Thursday, January 5, 2017

Time for science

Friends, I am back in my office and ready for some science! I've been restricted to working on my laptop the last two weeks, so I took the opportunity to do some non-computer things today.

Tubularia in a dish of seawater under the microscope.
First of all, I visited my monitoring plates at docks around Woods Hole. These are settlement plates I had built and outplanted over the winter just to see what might recruit where, and to practice identifying those recruits. Well, as it turns out, not much actually settles on docks in Woods Hole, Massachusetts in the late fall and winter (which I kind of expected). My monitoring log for November and December was very boring.

Today, though, I actually found a few individuals! At one site, there were a handful of what looked like red-tipped rose buds to me. I wasn't sure what they were, so I scraped a cluster off with my fingernail and took it back to the lab. No sooner had I dropped the sample into a dish of seawater than I realized what it was: an athecate hydroid named Tubularia. The hydroid's tentacles uncurled slowly, showing their arrangement in inner and outer circles, which is characteristic of the genus. Tubularia and other hydroids use their tentacles to capture small food particles in the water. I think they're very beautiful.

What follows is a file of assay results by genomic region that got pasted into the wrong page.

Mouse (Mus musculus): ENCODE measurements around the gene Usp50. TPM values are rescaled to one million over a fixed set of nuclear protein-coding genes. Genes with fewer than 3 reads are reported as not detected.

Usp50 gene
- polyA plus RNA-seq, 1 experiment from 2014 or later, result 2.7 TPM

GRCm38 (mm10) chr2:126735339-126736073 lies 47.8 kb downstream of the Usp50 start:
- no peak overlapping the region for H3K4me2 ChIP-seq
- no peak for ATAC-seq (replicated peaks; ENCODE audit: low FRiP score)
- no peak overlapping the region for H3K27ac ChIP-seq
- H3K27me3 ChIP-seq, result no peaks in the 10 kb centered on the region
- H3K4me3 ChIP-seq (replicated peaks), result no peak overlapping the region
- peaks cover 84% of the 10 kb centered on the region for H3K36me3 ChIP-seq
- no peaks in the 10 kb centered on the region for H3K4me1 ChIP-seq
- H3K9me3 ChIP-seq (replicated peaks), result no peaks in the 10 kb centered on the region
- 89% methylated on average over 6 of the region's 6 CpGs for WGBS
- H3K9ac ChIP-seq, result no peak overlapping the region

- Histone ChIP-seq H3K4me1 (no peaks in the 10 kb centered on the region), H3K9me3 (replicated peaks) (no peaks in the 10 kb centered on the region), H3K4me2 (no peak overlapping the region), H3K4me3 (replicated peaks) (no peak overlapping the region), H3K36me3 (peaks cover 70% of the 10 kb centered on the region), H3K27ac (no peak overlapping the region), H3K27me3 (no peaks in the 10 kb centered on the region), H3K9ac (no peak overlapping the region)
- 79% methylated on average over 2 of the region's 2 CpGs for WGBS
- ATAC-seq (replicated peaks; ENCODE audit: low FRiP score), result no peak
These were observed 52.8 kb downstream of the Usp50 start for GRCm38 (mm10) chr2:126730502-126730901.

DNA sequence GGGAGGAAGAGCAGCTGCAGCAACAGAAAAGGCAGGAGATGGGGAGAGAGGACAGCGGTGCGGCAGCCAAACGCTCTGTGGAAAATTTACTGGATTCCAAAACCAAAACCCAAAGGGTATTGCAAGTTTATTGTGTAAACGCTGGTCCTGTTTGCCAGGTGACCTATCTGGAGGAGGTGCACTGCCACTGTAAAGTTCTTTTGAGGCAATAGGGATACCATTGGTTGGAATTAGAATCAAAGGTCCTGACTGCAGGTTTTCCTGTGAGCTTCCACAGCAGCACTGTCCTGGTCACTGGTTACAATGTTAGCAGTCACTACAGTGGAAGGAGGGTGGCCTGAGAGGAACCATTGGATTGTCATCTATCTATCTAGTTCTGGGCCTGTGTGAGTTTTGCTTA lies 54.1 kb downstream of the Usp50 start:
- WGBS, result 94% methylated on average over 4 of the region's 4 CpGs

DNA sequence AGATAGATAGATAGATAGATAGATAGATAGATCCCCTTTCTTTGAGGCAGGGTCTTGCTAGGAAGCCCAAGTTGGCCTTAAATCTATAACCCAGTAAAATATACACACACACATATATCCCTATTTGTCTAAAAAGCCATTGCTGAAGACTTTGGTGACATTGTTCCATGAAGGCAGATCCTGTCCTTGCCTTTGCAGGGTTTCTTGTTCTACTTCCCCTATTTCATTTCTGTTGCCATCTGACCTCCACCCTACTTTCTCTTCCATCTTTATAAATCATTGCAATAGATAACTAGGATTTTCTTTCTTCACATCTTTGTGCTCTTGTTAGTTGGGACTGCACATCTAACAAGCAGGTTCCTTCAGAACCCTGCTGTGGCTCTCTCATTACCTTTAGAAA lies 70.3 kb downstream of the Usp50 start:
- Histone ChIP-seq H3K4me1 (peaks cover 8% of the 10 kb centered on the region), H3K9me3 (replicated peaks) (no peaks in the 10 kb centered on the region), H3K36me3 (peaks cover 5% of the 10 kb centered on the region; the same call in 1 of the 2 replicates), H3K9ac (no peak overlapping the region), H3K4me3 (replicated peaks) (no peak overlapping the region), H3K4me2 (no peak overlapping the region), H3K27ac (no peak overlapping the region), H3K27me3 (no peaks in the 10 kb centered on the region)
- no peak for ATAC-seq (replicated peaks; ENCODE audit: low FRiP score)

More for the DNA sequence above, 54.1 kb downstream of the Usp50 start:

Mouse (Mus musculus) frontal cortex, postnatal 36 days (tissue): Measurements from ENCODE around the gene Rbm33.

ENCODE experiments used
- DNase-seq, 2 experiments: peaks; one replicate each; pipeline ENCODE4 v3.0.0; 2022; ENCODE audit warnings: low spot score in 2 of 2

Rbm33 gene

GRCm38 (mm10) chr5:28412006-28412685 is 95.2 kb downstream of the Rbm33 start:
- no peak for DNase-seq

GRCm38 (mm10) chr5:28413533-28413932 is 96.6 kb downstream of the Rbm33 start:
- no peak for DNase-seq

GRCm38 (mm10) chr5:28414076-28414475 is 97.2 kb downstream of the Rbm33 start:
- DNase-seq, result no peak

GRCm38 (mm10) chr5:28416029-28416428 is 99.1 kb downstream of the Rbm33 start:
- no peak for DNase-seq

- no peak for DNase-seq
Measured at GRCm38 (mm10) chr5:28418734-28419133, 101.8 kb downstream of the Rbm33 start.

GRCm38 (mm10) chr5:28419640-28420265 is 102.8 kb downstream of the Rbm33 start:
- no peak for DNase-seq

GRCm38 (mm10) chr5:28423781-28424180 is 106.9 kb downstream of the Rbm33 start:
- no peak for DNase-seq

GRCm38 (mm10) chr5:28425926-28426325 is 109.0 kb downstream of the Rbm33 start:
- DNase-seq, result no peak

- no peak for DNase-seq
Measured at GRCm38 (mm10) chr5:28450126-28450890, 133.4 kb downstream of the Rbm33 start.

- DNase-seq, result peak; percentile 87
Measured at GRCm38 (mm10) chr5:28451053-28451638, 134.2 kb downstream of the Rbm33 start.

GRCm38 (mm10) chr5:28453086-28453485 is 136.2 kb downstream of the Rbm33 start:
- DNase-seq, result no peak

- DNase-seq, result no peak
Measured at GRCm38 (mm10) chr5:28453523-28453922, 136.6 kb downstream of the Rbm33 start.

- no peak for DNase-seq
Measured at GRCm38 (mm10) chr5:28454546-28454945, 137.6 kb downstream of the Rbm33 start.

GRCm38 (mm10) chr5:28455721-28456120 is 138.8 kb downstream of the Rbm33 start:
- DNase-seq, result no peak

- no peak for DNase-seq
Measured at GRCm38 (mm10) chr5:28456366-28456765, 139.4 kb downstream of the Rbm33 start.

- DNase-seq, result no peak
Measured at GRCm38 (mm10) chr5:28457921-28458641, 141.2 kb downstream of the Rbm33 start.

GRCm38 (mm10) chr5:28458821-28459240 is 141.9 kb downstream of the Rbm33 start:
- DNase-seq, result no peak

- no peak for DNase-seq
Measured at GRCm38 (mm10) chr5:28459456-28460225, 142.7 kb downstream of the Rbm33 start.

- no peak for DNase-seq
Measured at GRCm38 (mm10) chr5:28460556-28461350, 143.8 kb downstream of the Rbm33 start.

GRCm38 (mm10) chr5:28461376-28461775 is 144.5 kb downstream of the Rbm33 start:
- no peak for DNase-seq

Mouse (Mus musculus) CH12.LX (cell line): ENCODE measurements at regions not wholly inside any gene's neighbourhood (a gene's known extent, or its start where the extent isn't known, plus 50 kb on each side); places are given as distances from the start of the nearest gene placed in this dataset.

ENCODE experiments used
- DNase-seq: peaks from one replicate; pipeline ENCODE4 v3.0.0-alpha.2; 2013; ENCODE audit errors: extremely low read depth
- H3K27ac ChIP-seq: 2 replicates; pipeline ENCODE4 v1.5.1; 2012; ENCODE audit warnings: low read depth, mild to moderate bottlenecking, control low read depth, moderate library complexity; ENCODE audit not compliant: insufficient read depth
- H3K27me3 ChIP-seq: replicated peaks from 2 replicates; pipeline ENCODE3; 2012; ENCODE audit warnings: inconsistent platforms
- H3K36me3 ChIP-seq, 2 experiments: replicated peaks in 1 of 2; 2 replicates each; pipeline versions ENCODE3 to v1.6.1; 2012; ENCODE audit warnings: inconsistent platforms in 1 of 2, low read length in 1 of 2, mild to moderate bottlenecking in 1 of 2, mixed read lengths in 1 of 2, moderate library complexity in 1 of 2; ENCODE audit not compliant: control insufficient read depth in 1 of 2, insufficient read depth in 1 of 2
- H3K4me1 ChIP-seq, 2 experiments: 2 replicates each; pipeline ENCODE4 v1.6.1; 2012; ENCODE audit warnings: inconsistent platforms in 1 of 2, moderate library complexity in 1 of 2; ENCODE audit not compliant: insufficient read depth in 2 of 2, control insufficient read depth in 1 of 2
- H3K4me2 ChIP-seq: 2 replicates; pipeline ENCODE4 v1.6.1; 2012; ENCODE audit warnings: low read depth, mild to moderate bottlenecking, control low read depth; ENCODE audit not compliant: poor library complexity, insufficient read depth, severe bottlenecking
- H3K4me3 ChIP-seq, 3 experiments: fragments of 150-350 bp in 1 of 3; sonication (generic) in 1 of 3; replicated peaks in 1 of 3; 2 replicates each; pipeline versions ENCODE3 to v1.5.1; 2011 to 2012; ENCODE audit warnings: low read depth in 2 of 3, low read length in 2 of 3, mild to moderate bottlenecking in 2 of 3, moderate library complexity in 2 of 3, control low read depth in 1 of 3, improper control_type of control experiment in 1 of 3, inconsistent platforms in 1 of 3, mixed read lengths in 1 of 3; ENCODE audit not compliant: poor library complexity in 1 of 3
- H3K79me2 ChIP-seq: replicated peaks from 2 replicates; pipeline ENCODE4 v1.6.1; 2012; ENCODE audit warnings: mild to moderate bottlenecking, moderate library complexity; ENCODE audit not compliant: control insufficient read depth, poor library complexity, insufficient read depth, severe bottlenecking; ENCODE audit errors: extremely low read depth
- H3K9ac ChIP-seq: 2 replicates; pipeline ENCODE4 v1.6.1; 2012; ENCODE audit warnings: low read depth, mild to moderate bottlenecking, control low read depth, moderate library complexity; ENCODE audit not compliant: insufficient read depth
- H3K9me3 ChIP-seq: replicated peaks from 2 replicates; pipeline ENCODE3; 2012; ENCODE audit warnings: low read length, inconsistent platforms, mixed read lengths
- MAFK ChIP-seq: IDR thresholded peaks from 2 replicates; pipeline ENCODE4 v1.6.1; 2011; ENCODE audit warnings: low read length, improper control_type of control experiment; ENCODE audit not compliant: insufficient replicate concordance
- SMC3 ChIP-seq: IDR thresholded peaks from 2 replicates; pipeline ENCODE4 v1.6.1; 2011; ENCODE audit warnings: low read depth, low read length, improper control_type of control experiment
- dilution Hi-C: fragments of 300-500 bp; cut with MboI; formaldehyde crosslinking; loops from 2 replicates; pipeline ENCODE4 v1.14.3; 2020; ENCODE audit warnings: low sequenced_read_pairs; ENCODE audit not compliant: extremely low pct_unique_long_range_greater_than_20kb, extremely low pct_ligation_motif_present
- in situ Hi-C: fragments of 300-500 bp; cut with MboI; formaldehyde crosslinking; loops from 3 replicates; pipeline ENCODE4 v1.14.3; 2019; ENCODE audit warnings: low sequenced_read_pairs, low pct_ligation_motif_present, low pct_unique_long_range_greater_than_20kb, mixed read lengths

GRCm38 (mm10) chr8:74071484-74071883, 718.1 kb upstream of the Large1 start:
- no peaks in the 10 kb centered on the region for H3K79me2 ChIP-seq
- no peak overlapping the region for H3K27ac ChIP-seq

4' x 8' sheets of lexan take up a lot of the lab!
My second non-computer task today was a bit less beautiful. Before going away for the holidays, I had ordered sheets of lexan to build more settlement plates out of (my experimental design requires a lot of settlement plates). Well, the lexan was delivered! It is in 4' x 8' sheets, which, if you're wondering, are quite large. Half-the-lab-floor large. Block-my-office-door large. Yep.

I'm going to cut up the lexan into 15 x 15 cm squares (aka settlement plates) as soon as possible. It will require a table saw and likely one person besides myself to manage the unwieldy sheets. I'm looking forward to it, though! It will be a good change from office work and mark one more step toward my experiment this spring.

Onward, my friends! For science!

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